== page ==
AAK has entered a new public-private partnership that will improve the livelihoods of 13,000 women farmers in northern Ghana and secure future supplies of sustainable shea.
Responsible shea sourcing has brought AAK closer to many of the women farmers who rely on shea kernels as a key source of income. Now, this way of working has provided the foundation for a ten-year partnership to improve the living standards of 13,000 women in northern Ghana, preserve the wild-growing shea trees and meet the growing market demand for high-quality shea kernels.
Along with AAK, the partners in the public-private coalition are Mars, USAID, the Livelihoods Fund for Family Farming (L3F), CARE International, and Presbyterian Agricultural Services (PAS).
Women in Shea Initiative
Called the Women in Shea (WISH) initiative, the project builds on AAK's Kolo Nafaso shea sourcing program and has three core objectives. The first is to help the women to a higher income by improving the efficiency and quality of the shea harvest. Secondly, the project will equip the women to produce other crops that can provide an additional source of income. The third goal is to raise awareness of natural resource management to ensure the long-term conservation of shea trees in a region with a fragile ecosystem.
AAK’s primary role in WISH is to work with women from more than 150 communities in East Gonja to ensure a sustainable high-quality shea kernel supply. Mars has committed to buy from AAK their needs of cocoa butter equivalents based on shea kernels sourced through the project.
"This is a one-of-a-kind co-development opportunity, which took shape after Mars recognized the strategic alignment between our Kolo Nafaso program and its own global 'Sustainable in a Generation' plan", says Adriano Barrichello, Strategic Account Manager at AAK.
Value beyond the goals
Laura Schlebes, Sustainable Multi-Oil Manager at AAK, expects this combined know-how to create value beyond the WISH goals.
"Drawing on the experience and knowledge of the project partners, we have an opportunity to further explore and test which interventions work best within the Kolo Nafaso context.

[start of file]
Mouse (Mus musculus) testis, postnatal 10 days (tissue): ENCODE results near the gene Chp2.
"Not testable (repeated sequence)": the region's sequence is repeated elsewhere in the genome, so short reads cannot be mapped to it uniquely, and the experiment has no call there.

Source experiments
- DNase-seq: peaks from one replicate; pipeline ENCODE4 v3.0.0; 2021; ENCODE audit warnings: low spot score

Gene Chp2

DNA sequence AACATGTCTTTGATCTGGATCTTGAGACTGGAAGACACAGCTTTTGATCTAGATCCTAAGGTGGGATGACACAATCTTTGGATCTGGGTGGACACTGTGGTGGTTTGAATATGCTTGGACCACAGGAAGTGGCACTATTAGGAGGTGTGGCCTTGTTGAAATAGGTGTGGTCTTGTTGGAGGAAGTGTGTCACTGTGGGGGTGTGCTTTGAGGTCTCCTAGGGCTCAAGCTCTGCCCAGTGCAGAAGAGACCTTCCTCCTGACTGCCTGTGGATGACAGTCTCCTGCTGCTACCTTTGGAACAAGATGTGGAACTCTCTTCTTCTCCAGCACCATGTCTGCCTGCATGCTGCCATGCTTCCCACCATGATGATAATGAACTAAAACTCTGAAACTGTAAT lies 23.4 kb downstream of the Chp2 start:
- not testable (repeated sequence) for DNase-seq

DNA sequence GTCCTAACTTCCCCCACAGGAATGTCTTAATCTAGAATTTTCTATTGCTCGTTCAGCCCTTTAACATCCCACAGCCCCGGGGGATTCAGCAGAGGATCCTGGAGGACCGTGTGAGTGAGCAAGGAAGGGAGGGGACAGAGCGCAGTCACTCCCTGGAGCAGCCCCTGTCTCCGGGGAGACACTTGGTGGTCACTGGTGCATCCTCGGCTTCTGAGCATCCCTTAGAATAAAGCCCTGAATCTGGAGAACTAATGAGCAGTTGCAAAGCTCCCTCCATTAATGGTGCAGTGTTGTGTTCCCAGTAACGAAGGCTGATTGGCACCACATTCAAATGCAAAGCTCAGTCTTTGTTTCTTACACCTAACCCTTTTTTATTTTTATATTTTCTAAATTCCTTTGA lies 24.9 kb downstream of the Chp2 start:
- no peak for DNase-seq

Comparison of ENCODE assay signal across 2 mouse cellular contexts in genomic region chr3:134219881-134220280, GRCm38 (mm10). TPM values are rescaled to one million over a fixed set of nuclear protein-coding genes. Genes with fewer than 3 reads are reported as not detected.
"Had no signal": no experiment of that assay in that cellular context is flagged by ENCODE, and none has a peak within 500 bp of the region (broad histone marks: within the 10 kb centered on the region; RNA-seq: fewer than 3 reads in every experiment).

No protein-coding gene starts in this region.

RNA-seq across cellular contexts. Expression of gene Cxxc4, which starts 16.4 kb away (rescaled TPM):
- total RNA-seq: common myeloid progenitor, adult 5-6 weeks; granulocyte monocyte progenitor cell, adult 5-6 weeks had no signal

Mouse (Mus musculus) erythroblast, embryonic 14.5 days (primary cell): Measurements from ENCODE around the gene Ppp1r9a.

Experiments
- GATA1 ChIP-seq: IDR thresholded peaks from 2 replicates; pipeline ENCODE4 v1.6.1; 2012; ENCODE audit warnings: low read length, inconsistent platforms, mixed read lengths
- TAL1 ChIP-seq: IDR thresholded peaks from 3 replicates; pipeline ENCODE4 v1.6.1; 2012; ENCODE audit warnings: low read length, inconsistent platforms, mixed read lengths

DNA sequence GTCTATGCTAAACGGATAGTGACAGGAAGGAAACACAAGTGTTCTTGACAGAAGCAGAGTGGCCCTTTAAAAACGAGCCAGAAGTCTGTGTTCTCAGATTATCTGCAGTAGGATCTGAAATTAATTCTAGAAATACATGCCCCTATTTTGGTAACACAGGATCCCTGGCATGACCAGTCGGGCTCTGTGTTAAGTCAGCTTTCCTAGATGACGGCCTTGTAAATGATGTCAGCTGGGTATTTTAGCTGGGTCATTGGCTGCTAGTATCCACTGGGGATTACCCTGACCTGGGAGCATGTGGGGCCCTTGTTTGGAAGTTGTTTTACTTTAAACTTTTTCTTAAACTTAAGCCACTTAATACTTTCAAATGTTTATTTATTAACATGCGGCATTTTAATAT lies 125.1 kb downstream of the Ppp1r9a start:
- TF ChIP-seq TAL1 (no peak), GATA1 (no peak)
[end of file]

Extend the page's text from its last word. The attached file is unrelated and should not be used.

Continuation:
"This is why we believe that, in addition to making a positive impact on the livelihoods of 13,000 women in East Gonja, the project could help make Kolo Nafaso even better in the future."
AAK launched Kolo Nafaso in 2009 as a small-scale project in Burkina Faso in order to bring transparency and traceability to the complex shea supply chain and address key challenges among the local women who collected the shea kernels.
Today, Kolo Nafaso provides an income for more than 320,000 women in Burkina Faso, Ghana, Ivory Coast, and Nigeria. All the women are organized in groups and receive training in useful shea processing skills from AAK’s extension officers. Pre-financing is available when money runs short before the shea kernel harvest.
Since the first women’s groups started up in Ghana in early 2015, Bethany Davidson, Sustainability Manager at AAK in West Africa, says interest in the program has grown fast. Women farmers recognize the opportunity to help themselves, their families, and their local communities.
"Building and strengthening long-term relationships is a pillar of the Kolo Nafaso approach. Now also through the WISH project, the women will participate in activities that address key challenges they face", she says.
"Having a steady income, year-round, from multiple sources will go a long way towards building the financial resilience of the women we partner with. This, in turn, will have a positive impact on the stability and sustainability of our shea supply chain in Ghana."